For a completely different take on time travel, time is a spacial dimension.  Time travelers have learned to navigate it as easily as the others.  A thriving city exist in a single moment, with those still in the normal timestream existing like statues around which those who are outside of normal time live and work.  A giant minefield is set up to prevent people from changing the past before a certain point.  Settlements are made close to this minefield because changes in time can be pretty catastrophic for those outside of it.  (Think about what happens when the building your standing on ceases to have ever been constructed.)  A totalitarian regime is being fought, in large part through the use of a five pound remote control bomb, well, that and the ability to traverse the minefield to put it as far back as needed.  (One push of the button releases the bomb into the timestream set to detonate in three seconds.  Another push removes it from the timestream before it detonates.  One click knocks the comet off it’s appointed path and into the enemy instillation, a second click puts things right back how they were.)

    A couple of things about prophesy, possibly combined into one thing such that one of them became a story within a story.

    Probably various other things as well, I should dig out my old notebooks some time.

  • chris the cynic

    How many unwritten novels does this community have between them, I wonder?

    Lots, I would venture.

    Lots on my end alone.

    Lets see, that was five I’ve mentioned so far, then there’s the thing where someone dates and angel and ends up pursuing a run and hide strategy since God, who violates the evil overlord list because said violation is the centerpiece of his entire society, does not approve.  Main characters end up enlisting the help of Greek gods in the process.  I figure I got about 90 thousand words into that, give or take.  Unfortunately they weren’t very well written words.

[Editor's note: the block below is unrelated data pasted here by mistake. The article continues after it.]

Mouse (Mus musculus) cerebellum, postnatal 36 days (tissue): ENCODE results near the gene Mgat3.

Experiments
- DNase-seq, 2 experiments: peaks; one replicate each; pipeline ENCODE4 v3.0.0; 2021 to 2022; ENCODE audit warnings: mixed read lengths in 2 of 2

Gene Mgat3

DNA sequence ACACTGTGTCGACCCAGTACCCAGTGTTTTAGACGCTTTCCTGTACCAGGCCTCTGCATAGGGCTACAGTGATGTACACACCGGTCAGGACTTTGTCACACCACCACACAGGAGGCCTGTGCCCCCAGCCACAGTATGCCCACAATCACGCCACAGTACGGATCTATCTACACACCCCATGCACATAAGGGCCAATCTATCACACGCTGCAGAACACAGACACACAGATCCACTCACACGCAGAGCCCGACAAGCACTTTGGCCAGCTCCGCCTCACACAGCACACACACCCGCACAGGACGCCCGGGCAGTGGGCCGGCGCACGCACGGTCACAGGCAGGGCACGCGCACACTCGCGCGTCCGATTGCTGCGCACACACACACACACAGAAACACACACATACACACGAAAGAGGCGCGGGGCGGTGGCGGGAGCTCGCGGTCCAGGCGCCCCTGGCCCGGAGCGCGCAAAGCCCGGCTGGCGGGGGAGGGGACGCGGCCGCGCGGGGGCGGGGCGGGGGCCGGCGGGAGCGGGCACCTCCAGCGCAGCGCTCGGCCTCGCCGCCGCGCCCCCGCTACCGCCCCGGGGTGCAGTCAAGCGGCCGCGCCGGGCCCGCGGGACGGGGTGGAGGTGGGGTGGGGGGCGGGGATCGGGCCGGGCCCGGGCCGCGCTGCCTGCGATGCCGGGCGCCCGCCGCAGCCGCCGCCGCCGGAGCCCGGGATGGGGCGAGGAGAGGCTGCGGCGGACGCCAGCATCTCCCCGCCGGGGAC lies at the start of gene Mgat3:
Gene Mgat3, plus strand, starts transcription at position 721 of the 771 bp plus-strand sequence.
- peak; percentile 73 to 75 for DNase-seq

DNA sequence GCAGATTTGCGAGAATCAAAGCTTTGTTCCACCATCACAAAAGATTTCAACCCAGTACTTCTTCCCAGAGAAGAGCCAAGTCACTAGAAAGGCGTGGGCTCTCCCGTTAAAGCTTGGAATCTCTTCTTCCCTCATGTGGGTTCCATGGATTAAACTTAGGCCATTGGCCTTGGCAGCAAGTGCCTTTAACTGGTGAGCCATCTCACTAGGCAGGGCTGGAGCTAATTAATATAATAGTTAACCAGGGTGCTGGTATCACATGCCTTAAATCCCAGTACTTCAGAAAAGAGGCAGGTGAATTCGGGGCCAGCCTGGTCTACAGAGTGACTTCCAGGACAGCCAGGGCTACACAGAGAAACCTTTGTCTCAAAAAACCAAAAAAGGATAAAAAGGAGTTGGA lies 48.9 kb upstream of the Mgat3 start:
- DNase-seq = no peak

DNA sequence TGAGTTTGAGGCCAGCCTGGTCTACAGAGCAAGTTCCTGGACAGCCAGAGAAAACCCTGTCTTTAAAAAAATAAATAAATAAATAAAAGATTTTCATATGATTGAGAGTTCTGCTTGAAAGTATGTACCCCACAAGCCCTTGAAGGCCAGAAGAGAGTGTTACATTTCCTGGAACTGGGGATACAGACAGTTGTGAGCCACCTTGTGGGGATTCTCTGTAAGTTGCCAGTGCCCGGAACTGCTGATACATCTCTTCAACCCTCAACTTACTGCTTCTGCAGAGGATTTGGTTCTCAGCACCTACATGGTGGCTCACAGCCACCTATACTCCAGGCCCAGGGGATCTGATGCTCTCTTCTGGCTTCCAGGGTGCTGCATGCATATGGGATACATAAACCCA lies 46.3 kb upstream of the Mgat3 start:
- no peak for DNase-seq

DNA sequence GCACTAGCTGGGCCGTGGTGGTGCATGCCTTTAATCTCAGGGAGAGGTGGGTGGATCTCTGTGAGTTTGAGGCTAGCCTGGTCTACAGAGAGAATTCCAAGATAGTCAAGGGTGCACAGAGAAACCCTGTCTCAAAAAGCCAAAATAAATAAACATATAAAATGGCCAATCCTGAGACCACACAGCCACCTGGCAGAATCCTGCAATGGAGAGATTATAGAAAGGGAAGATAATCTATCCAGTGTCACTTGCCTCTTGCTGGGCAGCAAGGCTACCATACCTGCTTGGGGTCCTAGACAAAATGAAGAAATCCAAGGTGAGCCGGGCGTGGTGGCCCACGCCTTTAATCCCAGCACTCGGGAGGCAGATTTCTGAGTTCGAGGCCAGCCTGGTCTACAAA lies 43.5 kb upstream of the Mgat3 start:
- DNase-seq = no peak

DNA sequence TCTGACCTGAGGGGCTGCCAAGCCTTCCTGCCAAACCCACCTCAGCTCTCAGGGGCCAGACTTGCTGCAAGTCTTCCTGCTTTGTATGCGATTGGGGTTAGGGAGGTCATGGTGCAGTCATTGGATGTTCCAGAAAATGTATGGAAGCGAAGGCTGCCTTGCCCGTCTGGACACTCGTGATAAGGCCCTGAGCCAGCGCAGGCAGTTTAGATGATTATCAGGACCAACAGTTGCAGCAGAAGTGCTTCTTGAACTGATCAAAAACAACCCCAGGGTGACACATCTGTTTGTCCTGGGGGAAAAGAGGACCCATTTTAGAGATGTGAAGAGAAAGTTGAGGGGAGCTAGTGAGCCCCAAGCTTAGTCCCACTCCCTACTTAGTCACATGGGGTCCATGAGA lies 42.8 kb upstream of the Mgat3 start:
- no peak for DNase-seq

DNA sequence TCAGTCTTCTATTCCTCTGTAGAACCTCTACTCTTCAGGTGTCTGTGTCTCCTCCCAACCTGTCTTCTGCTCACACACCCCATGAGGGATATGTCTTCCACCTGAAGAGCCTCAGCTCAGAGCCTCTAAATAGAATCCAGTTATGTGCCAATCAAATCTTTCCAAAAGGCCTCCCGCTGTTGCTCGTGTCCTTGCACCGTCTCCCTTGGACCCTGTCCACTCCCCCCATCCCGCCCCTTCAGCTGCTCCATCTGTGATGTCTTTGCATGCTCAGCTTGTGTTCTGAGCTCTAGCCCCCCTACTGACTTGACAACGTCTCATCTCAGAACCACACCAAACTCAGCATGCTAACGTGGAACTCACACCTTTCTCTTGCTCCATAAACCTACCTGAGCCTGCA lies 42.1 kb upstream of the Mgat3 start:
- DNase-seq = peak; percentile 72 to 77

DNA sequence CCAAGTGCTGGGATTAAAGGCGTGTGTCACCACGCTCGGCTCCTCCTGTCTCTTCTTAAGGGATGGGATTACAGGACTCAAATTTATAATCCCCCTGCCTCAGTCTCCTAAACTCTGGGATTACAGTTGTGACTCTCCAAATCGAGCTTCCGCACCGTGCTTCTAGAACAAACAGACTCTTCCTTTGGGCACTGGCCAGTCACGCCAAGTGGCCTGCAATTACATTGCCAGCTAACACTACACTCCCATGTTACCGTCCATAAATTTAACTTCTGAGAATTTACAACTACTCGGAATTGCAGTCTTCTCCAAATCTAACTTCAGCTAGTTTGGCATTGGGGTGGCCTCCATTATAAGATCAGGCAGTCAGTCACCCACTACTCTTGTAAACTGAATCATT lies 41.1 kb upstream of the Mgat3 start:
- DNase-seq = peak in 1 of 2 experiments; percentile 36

There was an entire series of books in a single contemporary fantasy setting where I’d just come up with a premise, figure out where it fit in the timeline and say, “Someday I’ll make a novel of this.”

    There was the idea about various people with special powers (manipulate time in a bubble around yourself to move really fast or slow, walk through walls, teleport, the like) each such type power has its own conspiracy trying to capture/kill/control/do bad things to the people with that power.  They all do such a good job of keeping it hidden that everyone assumes the special power they have/deal with is the only such power.  The plot is what happens when suddenly the various groups become aware of each other.

    A take off on Percy Jackson (the movie, I haven’t read the book) where main character’s lineage was downgraded from “Child of Poseidon” to “Child of the Goddess of Dew” and most of his/her problem solving takes the form of trying to figure out a way to make the ability to cause water to form on surfaces somehow useful.  (As Athena-child points out, creation ex-nihilo is nothing to scoff at.)  Also, instead of hiding him by grabbing a stepfather whose stench would keep him hidden, they hid her by making her a boy.  Main character was very pissed off, supernatural beings didn’t understand.  (What’s wrong with being male?  At least you stayed human, I once had to spend three years as a cow.)

    Something about werewolves that was lacking in plot because I tried to do the whole write a novel in a month thing with no preparation (though not during the proper month) I think it was supposed to end with the evil politically connected werewolf hunters being taken down by arranging that they would be stopped by the FBI while in possession of detailed records of their shady dealings that they had confiscated by pretending to work for the FBI.

    Another thing that I tried to do for a novel in a month thing, this time at the proper time but it turned out that November was busy for me last year.  The basic premise was that when Lucifer fell to earth reality itself shattered, hell was built between the cracks.  For people with a natural affinity it was possible to choose to travel to the space between the cracks rather than across them (to the casual observer they’d appear to disappear.)  And something about a demon doomsday cult.